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The Alignment Gap Between Procurement Professionals and Buyers

01 March 2019

5 minute read

The Alignment Gap Between Procurement Professionals and Buyers

Depending on whether you’re a procurement professional or a buyer, chances are high that you see the procurement process quite differently. At least that’s according to some of the latest research from The Hackett Group, which shows a range differences between the two groups.

 

For instance, if you’re a  procurement professional, you’re far more likely than buyers to say that compliance monitoring would help reduce maverick spending. By contrast, buyers are far more likely to say that it would help to have all direct and indirect spending decisions channeled through procurement. In addition, as a buyer, you’re more likely to say that quality, service, and other issues arise from unapproved suppliers.

This chart shows many of the details:



Here are some highlights of key differences between buyers and non-buyers:

  • 67% of buyers say it would help to have all direct and indirect spending decisions channeled through procurement. Only 29% of procurement professionals say the same thing.

  • 11% of buyers say that it would help to limit purchasing access for non-procurement employees, while 29% of procurement professionals say the same.

  • 22% of buyers think compliance monitoring would help, while 57% of procurement professionals say it would.

From this data, one thing is clear. There’s an alignment gap between buyers and procurement professionals. At first glance it might seem like this gap isn’t a big deal but think of what it entails year after year as employees involved with procurement can’t agree on foundational aspects of the procurement process. What happens when one group is consistently biased to their own point of view? What if procurement professionals stop listening to buyers? How will the business suffer if neither group can see eye to eye?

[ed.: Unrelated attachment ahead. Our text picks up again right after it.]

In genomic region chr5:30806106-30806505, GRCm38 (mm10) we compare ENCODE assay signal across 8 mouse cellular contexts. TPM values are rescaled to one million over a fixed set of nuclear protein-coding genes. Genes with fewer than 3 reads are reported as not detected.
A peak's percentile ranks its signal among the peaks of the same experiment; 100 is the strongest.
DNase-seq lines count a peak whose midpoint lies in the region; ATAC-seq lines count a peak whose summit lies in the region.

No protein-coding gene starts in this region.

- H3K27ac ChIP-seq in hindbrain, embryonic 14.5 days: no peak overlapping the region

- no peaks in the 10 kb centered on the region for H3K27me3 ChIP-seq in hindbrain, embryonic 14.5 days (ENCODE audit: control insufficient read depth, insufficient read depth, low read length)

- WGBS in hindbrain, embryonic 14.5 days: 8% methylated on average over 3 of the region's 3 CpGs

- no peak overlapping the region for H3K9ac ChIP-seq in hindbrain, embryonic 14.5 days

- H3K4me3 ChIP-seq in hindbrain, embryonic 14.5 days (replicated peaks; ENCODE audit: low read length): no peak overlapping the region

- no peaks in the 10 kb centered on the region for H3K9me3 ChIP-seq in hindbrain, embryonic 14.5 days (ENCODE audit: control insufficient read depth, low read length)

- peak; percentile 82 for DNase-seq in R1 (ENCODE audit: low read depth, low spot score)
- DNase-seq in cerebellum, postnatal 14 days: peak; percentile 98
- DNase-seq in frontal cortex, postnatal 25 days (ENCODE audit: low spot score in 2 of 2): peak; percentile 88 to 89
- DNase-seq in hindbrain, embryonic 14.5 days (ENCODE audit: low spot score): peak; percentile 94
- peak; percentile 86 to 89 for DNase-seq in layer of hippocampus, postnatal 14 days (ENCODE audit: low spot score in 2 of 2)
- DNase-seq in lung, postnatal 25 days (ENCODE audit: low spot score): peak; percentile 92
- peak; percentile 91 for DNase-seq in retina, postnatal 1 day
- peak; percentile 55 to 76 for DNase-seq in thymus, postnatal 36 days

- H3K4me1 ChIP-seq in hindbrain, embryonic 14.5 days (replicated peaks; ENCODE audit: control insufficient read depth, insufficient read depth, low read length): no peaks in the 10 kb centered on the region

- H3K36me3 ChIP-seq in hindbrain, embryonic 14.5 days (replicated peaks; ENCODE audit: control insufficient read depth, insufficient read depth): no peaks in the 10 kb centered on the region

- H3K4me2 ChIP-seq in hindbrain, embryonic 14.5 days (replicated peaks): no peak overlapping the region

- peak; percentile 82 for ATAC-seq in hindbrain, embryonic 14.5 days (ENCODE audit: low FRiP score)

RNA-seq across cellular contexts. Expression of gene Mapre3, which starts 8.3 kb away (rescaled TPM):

At a fundamental level, fixing this alignment gap can make or break your procurement process. So how do you make sure that everyone involved is on the same page?

Here are three ideas.

1. Get informed about what the data says.

A team may believe they have an intuitive sense for how buyers and procurement professionals view the procurement process but seeing how data validates that intuitive sense can help you feel confident in making a buying decision.

For example, you might sense that procurement professionals are more likely to say that your company should enforce compliance monitoring, but once you see that 57% say that, while only 22% of buyers say the same thing, you might ask what procurement professionals know that buyers don’t. You really might ask them — whether it’s in an anonymous digital survey or a face-to-face question by the water cooler.

Once you understand why procurement professionals are interested in compliance monitoring and, perhaps, how they would implement it, you can get a clear sense for whether you should implement it in your business.

2. Create a cross-disciplinary team.

When it comes to procurement, it’s clearly not enough to have one team make all the decisions. Instead, create a cross-disciplinary team, consisting of procurement professionals and buyers. Together these two groups can contribute to the decision-making process that will result in a mutually beneficial outcome. In this way you can ensure that you have a cohesive procurement process that works for your entire company.

3. Amp up communication.

Ultimately, there needs to be a procurement strategy and the entire organisation needs to be on board and fully aware of that strategy. Once you have a focus and a cross-disciplinary team to implement the best ideas, you’ll want to ensure that your communication of that strategy is crystal clear to everyone across the entire organisation. To do this, you’ll want a simple, easy to understand document — something that focuses on necessary details to explain and support the procurement strategy.

As buyers and procurement professionals bridge the alignment gap, you’ll start to see any resistance to the procurement process dissipate, resulting in a smooth compliance and procurement process that can guide your business for years to come.

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